In order to prove that Nena does not own Yesresr, Benjamin introduced a transcript of the formal hearing for parcel number 009-U-07, the Land Registration Team's field drawing of that same parcel and a letter by the Acting Senior Land Commissioner.  In particular, Benjamin pointed to Nena's statement that he gave Benjamin the land where Benjamin's house is.

      Nena's statement that part of Yesresr belonged to Benjamin is evidence of Benjamin's ownership.  Nena's subsequent statements, however, that Benjamin did not know he was going to receive the property and that Nena wanted his own name on the title contradict and discredit his initial statement.  In fact, when all three statements are considered together, it is not clear what interest Nena gave Benjamin in Yesresr.  For this reason, Nena's initial statement is not sufficient to challenge Nena's ownership.

      The Land Registration Team's drawing indicated that Nena owned Yesresr, and that he was in the process of dividing the property, giving half to Benjamin. For this reason, Nena's son, Hanson, went with the team members to point out which part of the parcel will belong to Benjamin.  All of this indicates that at the time the drawing was made, 1985, Nena owned the property and had not completed giving it to Benjamin.  It is, therefore, unlikely that Benjamin owned the land in 1983 and this drawing is insufficient to challenge Nena's ownership in that year.

      Benjamin also pointed to the letter from the Senior Land Commissioner saying that Benjamin will own part of Yesresr when the land is subdivided.  If anything, this letter hurts Benjamin because it indicates that in 1988 Nena

[3 FSM Intrm. 511]

had title to all of Yesresr.

      For these reasons, I find that Benjamin has not introduced sufficient facts to challenge Nena's title to the property in 1983 and I therefore find that Benjamin did not hold title to the property in that year.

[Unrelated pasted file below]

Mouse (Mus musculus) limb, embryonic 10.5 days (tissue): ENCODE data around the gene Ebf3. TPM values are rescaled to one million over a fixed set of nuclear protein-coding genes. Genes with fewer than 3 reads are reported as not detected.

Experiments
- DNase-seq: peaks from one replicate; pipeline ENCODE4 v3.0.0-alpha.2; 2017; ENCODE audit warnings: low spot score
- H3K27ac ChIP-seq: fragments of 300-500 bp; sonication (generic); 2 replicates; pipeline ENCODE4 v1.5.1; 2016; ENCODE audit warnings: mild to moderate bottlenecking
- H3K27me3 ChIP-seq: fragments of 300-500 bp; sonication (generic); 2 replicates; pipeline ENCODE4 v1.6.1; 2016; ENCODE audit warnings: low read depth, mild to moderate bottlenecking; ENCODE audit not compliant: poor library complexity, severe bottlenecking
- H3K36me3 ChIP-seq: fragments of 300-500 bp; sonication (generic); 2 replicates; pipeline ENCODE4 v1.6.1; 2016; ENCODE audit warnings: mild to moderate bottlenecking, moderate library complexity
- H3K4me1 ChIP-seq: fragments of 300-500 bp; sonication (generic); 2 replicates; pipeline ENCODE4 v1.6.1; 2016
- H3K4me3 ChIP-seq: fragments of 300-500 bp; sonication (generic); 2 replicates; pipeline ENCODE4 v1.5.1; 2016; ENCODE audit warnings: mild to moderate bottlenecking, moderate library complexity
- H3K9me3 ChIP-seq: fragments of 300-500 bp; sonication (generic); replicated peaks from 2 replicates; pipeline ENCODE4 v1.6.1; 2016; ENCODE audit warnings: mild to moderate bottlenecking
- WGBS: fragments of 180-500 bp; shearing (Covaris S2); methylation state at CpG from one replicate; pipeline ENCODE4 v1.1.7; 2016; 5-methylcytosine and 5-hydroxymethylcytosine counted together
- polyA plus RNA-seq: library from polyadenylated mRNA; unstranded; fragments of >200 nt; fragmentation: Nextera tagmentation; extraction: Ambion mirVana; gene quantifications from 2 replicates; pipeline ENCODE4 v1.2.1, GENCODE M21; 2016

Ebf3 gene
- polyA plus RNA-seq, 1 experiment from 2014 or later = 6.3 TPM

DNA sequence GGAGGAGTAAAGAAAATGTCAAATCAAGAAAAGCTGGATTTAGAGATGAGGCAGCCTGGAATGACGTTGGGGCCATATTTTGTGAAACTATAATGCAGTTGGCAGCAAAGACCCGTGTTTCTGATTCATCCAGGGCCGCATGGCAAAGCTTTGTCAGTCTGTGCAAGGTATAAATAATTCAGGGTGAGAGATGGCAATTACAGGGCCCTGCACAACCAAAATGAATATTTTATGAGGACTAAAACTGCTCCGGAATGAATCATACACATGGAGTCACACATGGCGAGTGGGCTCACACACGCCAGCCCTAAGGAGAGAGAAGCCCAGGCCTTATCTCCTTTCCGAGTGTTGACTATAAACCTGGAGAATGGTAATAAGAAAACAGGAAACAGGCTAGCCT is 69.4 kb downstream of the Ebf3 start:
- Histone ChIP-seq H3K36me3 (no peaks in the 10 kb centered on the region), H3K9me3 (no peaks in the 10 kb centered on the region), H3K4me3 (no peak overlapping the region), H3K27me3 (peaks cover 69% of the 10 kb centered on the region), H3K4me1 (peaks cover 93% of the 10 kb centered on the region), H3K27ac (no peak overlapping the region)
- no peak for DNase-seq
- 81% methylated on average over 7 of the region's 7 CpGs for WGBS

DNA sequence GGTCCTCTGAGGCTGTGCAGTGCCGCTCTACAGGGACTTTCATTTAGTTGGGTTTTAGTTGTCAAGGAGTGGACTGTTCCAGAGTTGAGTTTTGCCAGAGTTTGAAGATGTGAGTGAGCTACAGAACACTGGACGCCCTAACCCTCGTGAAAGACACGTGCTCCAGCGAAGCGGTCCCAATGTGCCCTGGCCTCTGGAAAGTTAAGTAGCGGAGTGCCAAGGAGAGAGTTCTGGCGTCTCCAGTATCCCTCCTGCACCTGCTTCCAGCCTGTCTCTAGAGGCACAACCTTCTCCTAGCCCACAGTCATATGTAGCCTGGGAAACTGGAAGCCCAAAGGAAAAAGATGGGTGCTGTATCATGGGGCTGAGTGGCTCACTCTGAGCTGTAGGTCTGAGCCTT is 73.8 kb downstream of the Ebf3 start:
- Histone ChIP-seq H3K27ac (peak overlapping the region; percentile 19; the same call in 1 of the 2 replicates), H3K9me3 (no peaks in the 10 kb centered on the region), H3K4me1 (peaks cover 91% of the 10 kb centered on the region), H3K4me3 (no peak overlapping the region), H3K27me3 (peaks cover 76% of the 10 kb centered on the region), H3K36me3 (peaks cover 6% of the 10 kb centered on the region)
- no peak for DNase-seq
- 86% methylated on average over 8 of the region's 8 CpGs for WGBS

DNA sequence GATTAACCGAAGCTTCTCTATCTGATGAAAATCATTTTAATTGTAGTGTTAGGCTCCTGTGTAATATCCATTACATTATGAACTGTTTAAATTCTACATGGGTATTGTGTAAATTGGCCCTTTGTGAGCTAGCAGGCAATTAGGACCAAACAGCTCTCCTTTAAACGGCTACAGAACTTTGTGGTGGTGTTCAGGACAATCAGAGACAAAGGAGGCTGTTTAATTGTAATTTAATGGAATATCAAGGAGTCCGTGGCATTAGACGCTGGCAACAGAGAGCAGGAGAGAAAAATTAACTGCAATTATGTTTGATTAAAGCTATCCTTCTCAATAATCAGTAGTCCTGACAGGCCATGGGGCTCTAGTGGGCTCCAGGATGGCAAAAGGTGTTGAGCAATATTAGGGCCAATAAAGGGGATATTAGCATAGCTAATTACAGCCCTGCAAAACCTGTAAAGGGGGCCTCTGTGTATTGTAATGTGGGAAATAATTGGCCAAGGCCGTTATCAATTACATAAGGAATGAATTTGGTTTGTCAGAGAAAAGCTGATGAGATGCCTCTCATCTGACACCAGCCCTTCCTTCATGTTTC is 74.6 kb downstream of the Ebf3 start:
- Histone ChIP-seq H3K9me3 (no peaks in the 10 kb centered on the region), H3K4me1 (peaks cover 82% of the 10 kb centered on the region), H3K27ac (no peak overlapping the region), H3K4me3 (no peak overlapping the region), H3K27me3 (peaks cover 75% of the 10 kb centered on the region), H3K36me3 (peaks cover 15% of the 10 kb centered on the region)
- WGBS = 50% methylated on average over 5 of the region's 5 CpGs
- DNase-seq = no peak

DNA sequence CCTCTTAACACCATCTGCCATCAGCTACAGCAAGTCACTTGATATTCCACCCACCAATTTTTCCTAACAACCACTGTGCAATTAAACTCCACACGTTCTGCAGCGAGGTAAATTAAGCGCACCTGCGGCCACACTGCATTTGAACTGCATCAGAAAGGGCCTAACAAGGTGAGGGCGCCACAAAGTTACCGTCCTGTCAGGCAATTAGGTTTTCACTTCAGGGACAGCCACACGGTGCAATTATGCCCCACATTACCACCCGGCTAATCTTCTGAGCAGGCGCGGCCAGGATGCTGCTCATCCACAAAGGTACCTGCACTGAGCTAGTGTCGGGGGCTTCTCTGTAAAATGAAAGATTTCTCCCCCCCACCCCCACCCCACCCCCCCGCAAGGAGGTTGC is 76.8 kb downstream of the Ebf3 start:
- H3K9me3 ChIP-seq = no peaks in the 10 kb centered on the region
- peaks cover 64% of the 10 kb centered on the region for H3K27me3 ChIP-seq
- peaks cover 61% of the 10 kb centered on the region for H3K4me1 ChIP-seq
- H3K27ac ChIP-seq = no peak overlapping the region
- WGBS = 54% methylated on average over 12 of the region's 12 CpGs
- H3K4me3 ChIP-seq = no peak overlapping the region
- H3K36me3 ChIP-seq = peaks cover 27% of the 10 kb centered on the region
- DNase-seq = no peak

There are facts, however, which indicate that Benjamin had an interest in the property.  At a minimum, Benjamin was in possession of Yesresr (or at least part of it) at the time the circumferential road was built.  He therefore had a possessory interest in the property.

      In addition, there is a possibility (although neither party has raised this) that Nena gave Benjamin the property according to custom.  Under Kosraean custom, when a father gives property to his children, the property belongs to the children except that the father can take the property back any time before his death.  When Nena stated in the formal hearing that Benjamin owned part of Yesresr, this may have been what he meant.

Is this Interest Sufficient to Support this lawsuit?
      A court can refuse to hear a case, even though it has jurisdiction, if the plaintiff does not have standing.  Standing  is a personal stake in the outcome of the litigation.  The Federated States of Micronesia Supreme Court has stated it this way:  "[t]he controversy must be definite and concrete, touching the legal relations of the parties having adverse interests."  Ponape Chamber of Commerce v. Nett Municipal Government, 1 FSM Intrm. 389, 401 (Pon. 1984)  The issues here are whether Benjamin has a personal interest in this lawsuit and  whether the parties have a concrete dispute.

      Benjamin was in possession of Yesresr when the road was built.  For the purposes of this motion, Benjamin did not give permission to the State to enter the property.  By building the road and destroying the trees, the State interfered with Benjamin's occupancy.  With this lawsuit, Benjamin wants to receive compensation for the damages caused by that interference.  This is a viable interest which can support a lawsuit.

      In his complaint, Benjamin alleged that the State committed trespass, breach of contract, an unlawful taking and violations of the equal protection and due process clauses.  The State denied these allegations.  There is a concrete dispute between these parties.

      For these reasons, I find that Benjamin has standing to bring this lawsuit.

      In conclusion, I find that Benjamin has at least a possessory interest in part of Yesresr and he has standing to bring this lawsuit.  I am therefore denying this motion.